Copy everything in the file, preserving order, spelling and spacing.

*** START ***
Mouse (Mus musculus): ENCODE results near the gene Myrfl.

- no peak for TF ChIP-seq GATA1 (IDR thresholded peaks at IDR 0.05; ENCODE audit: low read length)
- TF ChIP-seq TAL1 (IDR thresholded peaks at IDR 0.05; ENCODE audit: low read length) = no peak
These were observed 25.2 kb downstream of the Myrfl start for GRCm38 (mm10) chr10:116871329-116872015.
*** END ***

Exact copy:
Mouse (Mus musculus): ENCODE results near the gene Myrfl.

- no peak for TF ChIP-seq GATA1 (IDR thresholded peaks at IDR 0.05; ENCODE audit: low read length)
- TF ChIP-seq TAL1 (IDR thresholded peaks at IDR 0.05; ENCODE audit: low read length) = no peak
These were observed 25.2 kb downstream of the Myrfl start for GRCm38 (mm10) chr10:116871329-116872015.